5. Credibility/prestige. During the first couple of years of your note business, you’ll feel like adding “we’ve never heard of you either” to every conversation. Yet everything seems to change when you complete a few transactions with a particular note investor or buyer. It’s like joining a special club that gives you respectability. Even customers feel more assured when you tell them about your strong track record.  The note business is a small community and good news travels fast.
  6. Acceptable risk. Things will go wrong. The market will go up and down, deals will fall through, and key team members and customers will defect. Note Brokers and note buyers usually have built up reserves for the down times and for subsequent rounds of marketing and funding transactions.
  7. Big picture. It is very easy to be focused on your own note business and marketing and lose sight of the forest. With the thousands of notes that note buyers review every month, they develop a good feel for the trends in the areas of the country they buy notes in.
  8. Exit assistance. Nothing lasts forever. If things are going well, you will want to climb the next mountain. But the best strategy may be to cash out and start again. You and your team will watch for the best exit strategy. Broker the notes one by one, buy and hold notes to sell off in a package later on or buy and hold for the long term, etc.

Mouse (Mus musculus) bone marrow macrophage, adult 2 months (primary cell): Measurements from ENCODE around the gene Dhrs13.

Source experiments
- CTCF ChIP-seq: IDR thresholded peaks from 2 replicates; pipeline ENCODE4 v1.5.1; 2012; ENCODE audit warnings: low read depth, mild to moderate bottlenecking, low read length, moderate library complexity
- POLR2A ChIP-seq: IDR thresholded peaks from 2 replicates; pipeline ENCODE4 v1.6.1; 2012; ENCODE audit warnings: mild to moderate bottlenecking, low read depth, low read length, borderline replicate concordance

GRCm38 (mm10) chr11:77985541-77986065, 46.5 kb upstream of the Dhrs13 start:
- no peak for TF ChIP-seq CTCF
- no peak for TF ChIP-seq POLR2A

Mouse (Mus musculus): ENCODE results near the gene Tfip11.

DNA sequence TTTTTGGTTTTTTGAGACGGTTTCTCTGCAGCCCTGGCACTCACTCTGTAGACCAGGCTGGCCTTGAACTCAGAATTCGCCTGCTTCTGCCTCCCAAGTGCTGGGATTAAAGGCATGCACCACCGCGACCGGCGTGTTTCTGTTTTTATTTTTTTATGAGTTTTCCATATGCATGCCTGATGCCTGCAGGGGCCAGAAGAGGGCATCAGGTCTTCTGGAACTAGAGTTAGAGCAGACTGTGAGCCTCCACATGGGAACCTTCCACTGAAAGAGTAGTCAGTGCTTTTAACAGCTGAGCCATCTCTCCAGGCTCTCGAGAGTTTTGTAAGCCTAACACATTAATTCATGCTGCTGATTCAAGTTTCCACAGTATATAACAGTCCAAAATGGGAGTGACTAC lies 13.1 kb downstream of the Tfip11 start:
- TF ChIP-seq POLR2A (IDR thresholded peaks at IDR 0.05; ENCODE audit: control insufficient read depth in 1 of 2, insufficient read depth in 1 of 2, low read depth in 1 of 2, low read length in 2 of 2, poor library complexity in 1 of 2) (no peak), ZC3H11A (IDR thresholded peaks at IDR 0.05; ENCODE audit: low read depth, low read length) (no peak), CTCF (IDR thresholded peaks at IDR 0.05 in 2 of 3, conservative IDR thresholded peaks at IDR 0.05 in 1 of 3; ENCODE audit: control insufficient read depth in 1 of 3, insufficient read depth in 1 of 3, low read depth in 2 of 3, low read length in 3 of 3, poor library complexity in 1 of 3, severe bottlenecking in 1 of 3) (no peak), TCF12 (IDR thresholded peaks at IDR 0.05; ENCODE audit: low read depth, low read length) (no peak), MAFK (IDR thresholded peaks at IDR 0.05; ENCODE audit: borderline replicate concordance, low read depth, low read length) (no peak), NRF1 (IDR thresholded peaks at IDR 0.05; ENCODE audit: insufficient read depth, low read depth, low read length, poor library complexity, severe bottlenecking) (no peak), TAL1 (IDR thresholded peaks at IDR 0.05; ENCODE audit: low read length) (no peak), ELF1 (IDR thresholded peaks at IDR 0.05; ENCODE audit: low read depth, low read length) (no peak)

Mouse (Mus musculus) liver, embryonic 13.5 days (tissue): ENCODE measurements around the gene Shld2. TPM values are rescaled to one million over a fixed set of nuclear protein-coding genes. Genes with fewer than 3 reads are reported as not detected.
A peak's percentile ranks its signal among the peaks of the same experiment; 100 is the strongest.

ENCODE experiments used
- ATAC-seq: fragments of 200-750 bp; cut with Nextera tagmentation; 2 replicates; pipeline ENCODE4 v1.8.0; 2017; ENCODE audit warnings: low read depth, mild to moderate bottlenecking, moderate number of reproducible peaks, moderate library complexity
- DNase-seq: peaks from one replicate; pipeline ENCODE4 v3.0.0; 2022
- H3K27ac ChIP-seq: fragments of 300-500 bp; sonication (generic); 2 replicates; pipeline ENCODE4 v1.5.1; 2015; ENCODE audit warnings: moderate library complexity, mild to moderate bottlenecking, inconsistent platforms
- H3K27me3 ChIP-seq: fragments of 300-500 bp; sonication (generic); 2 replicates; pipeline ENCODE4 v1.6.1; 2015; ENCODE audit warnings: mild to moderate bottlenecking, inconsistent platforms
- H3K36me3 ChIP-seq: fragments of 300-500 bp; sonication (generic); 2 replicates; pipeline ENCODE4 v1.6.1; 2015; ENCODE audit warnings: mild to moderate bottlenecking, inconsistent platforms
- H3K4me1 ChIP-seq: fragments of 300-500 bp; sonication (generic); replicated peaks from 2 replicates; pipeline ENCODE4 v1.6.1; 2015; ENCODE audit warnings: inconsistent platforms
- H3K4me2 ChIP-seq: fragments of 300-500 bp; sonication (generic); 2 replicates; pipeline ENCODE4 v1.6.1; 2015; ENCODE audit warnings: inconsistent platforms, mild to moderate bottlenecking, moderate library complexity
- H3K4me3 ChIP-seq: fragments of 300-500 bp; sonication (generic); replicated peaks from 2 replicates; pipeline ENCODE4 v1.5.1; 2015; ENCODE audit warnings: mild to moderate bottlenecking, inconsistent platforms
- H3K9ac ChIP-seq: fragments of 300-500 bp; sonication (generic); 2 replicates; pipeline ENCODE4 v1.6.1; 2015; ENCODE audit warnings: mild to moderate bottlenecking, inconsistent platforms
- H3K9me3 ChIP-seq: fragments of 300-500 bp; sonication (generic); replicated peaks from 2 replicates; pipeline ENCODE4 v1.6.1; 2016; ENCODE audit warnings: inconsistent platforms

All this seems too good to be true. What are some of the downsides of the note business?

  1. Mandatory exit. Institutional note buyers are in the note business for the extreme passive income. Most are not out to get to the property or do good for the world.  Their only priority is to buy notes at a reasonable discount, so that they can get the high returns they are looking for. In truth, in their world, the need to create high returns always triumphs over relationships.
  2. Loss of independence. You may still be working for yourself, be an independent contractor or even a one person operation, but when brokering a note to an investor you answer to them and you are not in control of the transaction anymore.
  3. They will have the right to cancel your transaction or even to not work with you at all. Should you operate your note business in an unethical, dishonest way or leave out pertinent information (lies of omission) you could find yourself without an investor to broker notes, or be ousted from the inner circle of the note business.
  4. Onerous conditions. Note Buyers usually ask for:
  • First Right of Refusal. If they buy a partial they have the right to purchase the remainder of the note or be paid off in full if someone else buys the note.
  • Yield. Combined with discount, note buyers have their own preferred rate of return on their note investment.
  • Liquidation preferences. Note buyers get their principal amount purchased before anyone else gets a penny.
  • Participation preferred. A note buyer may decide to sell all or part of their investment after the initial purchase and keep the remainder to themselves at their discretion.